Know the Signs of Worms in Dogs

Dog owners should be familiar with the risks of worms in dogs; not only to themselves but to other people too. A type of internal parasite, worms in dogs can cause ill health in both humans and dogs.

Although worms in dogs can be damaging, there are often no outward signs of ill health until the worms are already damaging the dog’s health.  Although worms in dogs are hard to spot, the symptoms to look out for are general loss of condition, sickness and diarrhea. Roundworms and tapeworms are the two types of worms in dogs.


Roundworms can appear to be coiled in the shape of a spring, can grow to around 10cm in length and are pale white or beige colored. They might be visible in your pet’s feces or vomit. Roundworm larvae find their way into the dog’s body when they are ingested and adult worms then develop inside the dog’s body. When further eggs are later passed out of the dogs in feces, the life cycle is completed. Unfortunately, the most common type of roundworm is dogs is Toxocara Canis and it can have devastating effects on human children.If children ingest the eggs through contact with contaminated soil, the larvae can migrate through their bodies. The larvae can potentially damage children’s eyesight if they reach the eyes. This is just one of the reasons why it is so very important to clean up after your dog.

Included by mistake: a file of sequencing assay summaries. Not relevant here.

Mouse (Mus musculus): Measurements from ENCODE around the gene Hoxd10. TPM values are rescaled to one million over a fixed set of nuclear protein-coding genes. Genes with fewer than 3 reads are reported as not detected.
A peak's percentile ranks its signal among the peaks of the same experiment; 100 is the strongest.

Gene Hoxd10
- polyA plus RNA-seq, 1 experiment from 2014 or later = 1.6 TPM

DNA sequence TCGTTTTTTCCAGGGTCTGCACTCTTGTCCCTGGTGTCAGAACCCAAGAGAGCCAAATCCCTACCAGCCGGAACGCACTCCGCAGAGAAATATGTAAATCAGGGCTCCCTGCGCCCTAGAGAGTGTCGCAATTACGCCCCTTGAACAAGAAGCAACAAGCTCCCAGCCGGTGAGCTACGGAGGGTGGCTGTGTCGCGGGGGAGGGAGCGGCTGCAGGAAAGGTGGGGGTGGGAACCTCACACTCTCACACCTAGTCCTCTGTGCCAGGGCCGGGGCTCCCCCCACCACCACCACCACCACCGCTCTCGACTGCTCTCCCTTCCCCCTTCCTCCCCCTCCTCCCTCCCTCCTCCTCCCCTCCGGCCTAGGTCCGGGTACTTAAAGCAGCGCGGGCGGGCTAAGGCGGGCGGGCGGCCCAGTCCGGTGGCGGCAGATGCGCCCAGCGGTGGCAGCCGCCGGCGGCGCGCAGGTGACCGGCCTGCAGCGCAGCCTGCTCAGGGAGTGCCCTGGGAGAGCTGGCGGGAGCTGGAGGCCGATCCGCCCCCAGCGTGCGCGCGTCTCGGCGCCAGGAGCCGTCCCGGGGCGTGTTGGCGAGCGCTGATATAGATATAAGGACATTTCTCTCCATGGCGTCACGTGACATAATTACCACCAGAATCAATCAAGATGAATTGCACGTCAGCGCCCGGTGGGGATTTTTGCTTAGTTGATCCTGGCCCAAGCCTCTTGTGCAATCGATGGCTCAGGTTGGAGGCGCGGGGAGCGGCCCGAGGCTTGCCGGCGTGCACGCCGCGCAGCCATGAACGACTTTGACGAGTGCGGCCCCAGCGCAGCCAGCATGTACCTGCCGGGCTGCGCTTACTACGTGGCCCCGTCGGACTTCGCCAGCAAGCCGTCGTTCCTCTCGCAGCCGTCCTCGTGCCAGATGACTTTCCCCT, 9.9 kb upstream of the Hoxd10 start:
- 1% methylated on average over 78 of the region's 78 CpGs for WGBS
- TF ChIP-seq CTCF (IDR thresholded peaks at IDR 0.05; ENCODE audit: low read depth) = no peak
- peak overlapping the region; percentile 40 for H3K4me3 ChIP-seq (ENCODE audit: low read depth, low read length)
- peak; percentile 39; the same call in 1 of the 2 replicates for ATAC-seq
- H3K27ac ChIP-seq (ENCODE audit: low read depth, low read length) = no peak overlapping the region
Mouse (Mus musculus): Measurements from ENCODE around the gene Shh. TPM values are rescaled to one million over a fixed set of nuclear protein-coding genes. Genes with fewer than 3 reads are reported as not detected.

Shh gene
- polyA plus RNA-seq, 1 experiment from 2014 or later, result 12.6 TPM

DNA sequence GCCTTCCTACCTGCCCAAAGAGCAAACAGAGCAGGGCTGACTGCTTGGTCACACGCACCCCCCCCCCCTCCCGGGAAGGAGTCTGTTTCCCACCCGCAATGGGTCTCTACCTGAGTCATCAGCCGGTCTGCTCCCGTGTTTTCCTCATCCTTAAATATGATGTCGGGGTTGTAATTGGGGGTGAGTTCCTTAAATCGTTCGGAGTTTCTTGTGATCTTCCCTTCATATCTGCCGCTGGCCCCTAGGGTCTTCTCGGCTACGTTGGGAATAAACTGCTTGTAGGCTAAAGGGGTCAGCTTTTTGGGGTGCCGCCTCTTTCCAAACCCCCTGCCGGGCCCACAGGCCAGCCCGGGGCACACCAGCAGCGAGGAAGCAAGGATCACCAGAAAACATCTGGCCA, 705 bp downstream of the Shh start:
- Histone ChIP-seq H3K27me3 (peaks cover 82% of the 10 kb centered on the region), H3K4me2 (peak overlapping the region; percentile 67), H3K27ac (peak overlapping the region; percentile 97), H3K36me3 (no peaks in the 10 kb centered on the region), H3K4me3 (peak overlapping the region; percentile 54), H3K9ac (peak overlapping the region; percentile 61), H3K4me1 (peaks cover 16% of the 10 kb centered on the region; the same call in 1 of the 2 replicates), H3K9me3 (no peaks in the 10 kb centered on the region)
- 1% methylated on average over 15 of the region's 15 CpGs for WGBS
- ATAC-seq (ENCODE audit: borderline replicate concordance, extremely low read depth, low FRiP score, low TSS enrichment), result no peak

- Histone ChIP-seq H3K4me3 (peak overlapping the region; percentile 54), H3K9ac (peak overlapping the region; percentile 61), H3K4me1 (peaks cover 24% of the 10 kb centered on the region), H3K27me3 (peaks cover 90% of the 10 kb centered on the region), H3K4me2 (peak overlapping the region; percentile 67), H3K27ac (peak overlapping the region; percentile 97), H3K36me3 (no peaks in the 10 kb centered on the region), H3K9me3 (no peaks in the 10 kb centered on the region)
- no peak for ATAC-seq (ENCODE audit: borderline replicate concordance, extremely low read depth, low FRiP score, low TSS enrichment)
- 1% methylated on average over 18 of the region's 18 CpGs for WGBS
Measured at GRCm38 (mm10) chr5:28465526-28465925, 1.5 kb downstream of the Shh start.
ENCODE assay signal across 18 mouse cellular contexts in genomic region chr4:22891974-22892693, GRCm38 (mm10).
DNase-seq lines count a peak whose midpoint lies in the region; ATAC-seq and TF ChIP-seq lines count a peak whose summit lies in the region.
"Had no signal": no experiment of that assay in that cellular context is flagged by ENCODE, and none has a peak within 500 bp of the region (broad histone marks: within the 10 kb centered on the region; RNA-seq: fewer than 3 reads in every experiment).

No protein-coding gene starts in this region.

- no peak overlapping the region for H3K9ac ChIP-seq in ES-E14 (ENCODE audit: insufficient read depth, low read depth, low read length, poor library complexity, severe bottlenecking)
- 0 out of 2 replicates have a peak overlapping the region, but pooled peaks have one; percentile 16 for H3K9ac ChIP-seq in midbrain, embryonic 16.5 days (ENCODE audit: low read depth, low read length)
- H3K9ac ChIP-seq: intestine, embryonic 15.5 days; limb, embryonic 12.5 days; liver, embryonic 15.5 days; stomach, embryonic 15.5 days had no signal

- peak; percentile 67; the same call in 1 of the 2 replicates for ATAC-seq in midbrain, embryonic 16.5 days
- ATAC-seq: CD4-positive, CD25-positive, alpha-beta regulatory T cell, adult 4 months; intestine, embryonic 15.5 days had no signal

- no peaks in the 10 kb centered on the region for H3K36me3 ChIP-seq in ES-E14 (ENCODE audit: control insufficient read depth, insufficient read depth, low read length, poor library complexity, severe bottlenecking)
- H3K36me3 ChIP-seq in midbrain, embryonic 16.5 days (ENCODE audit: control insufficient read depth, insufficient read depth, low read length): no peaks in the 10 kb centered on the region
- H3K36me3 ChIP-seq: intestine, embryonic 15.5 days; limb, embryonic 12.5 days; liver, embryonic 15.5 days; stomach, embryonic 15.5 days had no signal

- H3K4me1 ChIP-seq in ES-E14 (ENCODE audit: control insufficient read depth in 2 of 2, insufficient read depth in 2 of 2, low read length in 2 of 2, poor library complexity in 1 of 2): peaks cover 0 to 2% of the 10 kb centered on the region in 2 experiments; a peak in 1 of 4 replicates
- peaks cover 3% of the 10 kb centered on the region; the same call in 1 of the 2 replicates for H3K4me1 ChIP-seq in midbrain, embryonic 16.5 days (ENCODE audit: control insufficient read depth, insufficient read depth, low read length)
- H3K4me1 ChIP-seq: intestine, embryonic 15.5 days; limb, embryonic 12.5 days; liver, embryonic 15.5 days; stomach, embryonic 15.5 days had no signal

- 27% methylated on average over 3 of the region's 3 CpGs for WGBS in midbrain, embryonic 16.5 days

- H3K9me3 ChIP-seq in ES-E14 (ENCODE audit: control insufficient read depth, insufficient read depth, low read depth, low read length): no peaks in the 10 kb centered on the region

Tapeworms look like flat segments filled with moving eggs which resemble grains of rice and which you may be able to see in your dog’s feces or around his anus. Fleas carry tapeworm larvae so dogs become infected when they swallow fleas whilst grooming. Inside the dog, tapeworms can grow as long as 5m.

As with most conditions the old adage ‘prevention is better than cure’ is true of worms in dogs. Therefore worming your dog every three months is important. Young puppies require worming even more regularly than that. Effective worming medication can be bought at either a pet shop or a veterinary surgery, but you should ask your vet to suggest the most appropriate one.

Recommended Reading